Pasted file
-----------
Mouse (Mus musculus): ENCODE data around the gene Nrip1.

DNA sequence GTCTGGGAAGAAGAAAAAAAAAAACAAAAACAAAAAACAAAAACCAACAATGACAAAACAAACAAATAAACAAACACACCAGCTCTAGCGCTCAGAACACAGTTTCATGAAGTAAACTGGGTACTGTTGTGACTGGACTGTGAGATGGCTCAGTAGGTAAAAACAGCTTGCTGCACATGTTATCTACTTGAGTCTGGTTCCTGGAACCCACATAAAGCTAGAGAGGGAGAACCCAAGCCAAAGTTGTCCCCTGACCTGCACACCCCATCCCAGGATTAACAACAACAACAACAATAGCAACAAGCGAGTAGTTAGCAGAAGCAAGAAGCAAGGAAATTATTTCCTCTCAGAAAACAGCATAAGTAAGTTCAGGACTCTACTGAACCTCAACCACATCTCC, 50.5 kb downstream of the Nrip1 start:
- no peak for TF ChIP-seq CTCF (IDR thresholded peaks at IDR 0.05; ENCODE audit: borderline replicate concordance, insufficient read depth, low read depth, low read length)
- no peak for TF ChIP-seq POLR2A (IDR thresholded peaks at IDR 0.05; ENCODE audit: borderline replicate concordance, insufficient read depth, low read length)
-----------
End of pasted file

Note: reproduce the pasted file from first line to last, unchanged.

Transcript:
Mouse (Mus musculus): ENCODE data around the gene Nrip1.

DNA sequence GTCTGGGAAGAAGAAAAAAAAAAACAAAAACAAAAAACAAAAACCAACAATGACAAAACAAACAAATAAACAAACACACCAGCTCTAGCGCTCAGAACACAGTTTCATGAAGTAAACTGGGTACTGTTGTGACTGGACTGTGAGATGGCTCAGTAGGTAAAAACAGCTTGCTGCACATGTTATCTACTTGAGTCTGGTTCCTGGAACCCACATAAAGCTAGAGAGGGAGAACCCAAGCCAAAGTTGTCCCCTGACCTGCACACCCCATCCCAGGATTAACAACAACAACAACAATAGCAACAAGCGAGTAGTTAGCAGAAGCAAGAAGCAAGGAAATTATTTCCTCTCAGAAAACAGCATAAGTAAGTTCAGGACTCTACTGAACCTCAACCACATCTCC, 50.5 kb downstream of the Nrip1 start:
- no peak for TF ChIP-seq CTCF (IDR thresholded peaks at IDR 0.05; ENCODE audit: borderline replicate concordance, insufficient read depth, low read depth, low read length)
- no peak for TF ChIP-seq POLR2A (IDR thresholded peaks at IDR 0.05; ENCODE audit: borderline replicate concordance, insufficient read depth, low read length)